Atiku Abubakar’s loss in the 2019 presidential election to President Muhammdu Buhari should have been his last attempt to the presidential seat. Many political analysts assumed that the Waziri of Adamawa would hang his political boot and retire into elder statesman-hood. That looked quite certain until the Peoples Democratic Party committee established to review the party’s performance in the 2019 general election released a report.
In the report, the committee recommended that the party forgo zoning which would have been zoned to the south and instead make the presidential ticket open to any candidate from the six geopolitical zones. While this seems like a democratic move that gave anyone the opportunity to participate in a level-playing ground, political observers already know the scale tilts towards the north. It is clear that the party would give credence to a northern candidate as a way of winning the northern populace over to defeat whoever the ruling All Progressives Congress presents in 2023.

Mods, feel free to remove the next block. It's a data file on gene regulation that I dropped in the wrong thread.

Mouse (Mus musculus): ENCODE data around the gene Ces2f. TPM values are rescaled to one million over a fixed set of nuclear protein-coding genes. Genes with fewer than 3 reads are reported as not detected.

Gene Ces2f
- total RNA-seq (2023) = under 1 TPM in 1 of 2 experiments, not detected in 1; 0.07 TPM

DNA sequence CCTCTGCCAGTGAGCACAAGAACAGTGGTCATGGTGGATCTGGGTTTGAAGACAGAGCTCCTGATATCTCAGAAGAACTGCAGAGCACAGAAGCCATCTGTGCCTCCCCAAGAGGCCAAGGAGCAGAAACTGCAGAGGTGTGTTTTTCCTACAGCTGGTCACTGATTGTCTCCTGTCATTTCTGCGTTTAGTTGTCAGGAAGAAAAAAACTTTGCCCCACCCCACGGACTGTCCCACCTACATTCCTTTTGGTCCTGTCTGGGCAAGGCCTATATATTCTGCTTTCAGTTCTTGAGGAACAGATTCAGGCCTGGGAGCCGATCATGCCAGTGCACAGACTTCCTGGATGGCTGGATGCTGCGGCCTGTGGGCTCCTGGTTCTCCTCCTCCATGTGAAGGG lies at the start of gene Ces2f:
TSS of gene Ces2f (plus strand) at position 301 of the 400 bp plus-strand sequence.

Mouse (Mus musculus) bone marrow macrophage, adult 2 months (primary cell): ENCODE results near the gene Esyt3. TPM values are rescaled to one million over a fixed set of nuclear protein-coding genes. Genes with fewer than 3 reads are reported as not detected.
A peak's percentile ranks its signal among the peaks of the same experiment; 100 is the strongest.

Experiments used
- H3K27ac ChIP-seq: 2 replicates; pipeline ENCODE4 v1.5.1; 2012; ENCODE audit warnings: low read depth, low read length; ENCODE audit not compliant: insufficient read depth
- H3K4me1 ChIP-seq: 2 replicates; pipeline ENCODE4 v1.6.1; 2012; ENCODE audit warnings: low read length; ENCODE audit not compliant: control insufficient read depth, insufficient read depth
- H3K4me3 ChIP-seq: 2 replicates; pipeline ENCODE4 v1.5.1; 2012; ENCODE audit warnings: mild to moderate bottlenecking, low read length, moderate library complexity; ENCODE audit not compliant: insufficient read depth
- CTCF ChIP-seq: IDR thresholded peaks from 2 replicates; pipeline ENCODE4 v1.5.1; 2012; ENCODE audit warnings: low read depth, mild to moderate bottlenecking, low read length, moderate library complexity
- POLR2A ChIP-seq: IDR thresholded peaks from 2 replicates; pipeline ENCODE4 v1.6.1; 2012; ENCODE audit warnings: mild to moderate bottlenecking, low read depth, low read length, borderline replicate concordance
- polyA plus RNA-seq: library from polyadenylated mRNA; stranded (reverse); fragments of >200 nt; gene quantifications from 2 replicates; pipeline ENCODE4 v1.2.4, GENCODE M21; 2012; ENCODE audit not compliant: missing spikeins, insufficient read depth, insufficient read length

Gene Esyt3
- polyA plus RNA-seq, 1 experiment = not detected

At the moment, there is no northern candidate in the PDP that has the political astuteness, experience, wealth and pull of Atiku. He contested in the Social Democratic Party primary election in 1993 but lost to Moshood Abiola. When Nigeria returned to democratic rule, Atiku served as vice president for eight years under the administration of Olusegun Obasanjo from 1999 to 2007. During his time in office, many described him as almost as powerful as his boss. He contested in the 2007 presidential election on the platform of Action Congress but lost to Umaru Musa Yar’Adua.
In 2011, Atiku again contested in the PDP presidential election but lost to Goodluck Jonathan. In 2015 he moved to the All Progressives Congress and participated in the presidential primary election but lost to eventual winner, Muhammadu Buhari.
In 2019, Atiku moved again to the PDP and participated in the presidential election and again lost to Buhari in what many thought would be his last attempt. However, the PDP’s recommendation has opened an opportunity someone like Atiku would not want to pass off. However, in the interest of Nigeria, Atiku and other members of the old guard need to stay away from Nigeria’s political space and allow new breeds of leaders come into office. The best he can do for the country is to offer elder statesman advice and allow new captains steer the ship
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